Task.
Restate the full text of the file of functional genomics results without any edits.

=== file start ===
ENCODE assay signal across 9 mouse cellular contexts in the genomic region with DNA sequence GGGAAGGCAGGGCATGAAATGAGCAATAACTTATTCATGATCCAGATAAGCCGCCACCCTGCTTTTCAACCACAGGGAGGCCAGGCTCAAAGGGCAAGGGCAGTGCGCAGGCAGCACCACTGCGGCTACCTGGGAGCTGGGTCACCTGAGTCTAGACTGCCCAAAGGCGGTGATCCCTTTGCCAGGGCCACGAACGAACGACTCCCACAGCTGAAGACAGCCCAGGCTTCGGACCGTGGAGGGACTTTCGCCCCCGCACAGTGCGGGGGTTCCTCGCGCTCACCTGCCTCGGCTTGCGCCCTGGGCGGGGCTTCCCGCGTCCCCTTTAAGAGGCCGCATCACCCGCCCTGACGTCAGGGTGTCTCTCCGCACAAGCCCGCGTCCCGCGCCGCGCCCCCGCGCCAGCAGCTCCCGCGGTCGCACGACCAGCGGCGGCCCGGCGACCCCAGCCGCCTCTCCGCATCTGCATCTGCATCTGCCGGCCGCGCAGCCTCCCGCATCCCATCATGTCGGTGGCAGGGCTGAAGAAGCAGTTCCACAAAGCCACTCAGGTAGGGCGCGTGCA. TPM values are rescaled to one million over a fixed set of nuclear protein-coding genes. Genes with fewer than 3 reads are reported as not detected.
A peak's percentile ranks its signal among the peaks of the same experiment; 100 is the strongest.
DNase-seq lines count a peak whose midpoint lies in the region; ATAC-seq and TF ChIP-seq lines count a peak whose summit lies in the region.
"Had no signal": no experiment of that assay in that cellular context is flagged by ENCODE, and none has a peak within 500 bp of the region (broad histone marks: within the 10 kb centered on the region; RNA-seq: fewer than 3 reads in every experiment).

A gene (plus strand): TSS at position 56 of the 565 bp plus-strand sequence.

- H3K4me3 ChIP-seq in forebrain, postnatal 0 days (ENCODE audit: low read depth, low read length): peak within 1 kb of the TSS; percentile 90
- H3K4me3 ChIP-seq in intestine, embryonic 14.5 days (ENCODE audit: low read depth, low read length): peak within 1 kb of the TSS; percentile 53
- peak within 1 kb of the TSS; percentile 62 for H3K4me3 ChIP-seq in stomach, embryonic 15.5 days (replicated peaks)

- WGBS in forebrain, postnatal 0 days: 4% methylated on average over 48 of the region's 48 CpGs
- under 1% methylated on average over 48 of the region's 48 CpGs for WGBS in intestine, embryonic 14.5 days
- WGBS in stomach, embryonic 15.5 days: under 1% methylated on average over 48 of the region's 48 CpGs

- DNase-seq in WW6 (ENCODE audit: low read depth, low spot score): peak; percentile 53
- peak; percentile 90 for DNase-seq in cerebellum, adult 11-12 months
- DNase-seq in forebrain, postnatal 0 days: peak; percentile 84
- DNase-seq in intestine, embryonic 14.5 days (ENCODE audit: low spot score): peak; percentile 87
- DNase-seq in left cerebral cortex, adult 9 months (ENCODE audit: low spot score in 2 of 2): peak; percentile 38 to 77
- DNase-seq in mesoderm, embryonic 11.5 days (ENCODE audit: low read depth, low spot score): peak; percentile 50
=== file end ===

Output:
ENCODE assay signal across 9 mouse cellular contexts in the genomic region with DNA sequence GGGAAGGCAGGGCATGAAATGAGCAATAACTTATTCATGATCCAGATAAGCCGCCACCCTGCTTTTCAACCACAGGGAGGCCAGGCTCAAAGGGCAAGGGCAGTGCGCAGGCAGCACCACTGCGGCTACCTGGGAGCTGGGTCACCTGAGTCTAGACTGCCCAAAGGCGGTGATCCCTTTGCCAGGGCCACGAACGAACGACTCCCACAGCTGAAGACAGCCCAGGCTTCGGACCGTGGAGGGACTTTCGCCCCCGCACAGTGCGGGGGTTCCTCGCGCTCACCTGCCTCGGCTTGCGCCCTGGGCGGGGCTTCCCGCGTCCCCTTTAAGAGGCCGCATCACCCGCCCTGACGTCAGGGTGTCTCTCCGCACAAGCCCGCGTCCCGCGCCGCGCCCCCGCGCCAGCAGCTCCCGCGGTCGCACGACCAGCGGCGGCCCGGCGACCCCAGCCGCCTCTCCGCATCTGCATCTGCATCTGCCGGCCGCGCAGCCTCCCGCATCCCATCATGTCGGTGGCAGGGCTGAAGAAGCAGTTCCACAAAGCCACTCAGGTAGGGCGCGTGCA. TPM values are rescaled to one million over a fixed set of nuclear protein-coding genes. Genes with fewer than 3 reads are reported as not detected.
A peak's percentile ranks its signal among the peaks of the same experiment; 100 is the strongest.
DNase-seq lines count a peak whose midpoint lies in the region; ATAC-seq and TF ChIP-seq lines count a peak whose summit lies in the region.
"Had no signal": no experiment of that assay in that cellular context is flagged by ENCODE, and none has a peak within 500 bp of the region (broad histone marks: within the 10 kb centered on the region; RNA-seq: fewer than 3 reads in every experiment).

A gene (plus strand): TSS at position 56 of the 565 bp plus-strand sequence.

- H3K4me3 ChIP-seq in forebrain, postnatal 0 days (ENCODE audit: low read depth, low read length): peak within 1 kb of the TSS; percentile 90
- H3K4me3 ChIP-seq in intestine, embryonic 14.5 days (ENCODE audit: low read depth, low read length): peak within 1 kb of the TSS; percentile 53
- peak within 1 kb of the TSS; percentile 62 for H3K4me3 ChIP-seq in stomach, embryonic 15.5 days (replicated peaks)

- WGBS in forebrain, postnatal 0 days: 4% methylated on average over 48 of the region's 48 CpGs
- under 1% methylated on average over 48 of the region's 48 CpGs for WGBS in intestine, embryonic 14.5 days
- WGBS in stomach, embryonic 15.5 days: under 1% methylated on average over 48 of the region's 48 CpGs

- DNase-seq in WW6 (ENCODE audit: low read depth, low spot score): peak; percentile 53
- peak; percentile 90 for DNase-seq in cerebellum, adult 11-12 months
- DNase-seq in forebrain, postnatal 0 days: peak; percentile 84
- DNase-seq in intestine, embryonic 14.5 days (ENCODE audit: low spot score): peak; percentile 87
- DNase-seq in left cerebral cortex, adult 9 months (ENCODE audit: low spot score in 2 of 2): peak; percentile 38 to 77
- DNase-seq in mesoderm, embryonic 11.5 days (ENCODE audit: low read depth, low spot score): peak; percentile 50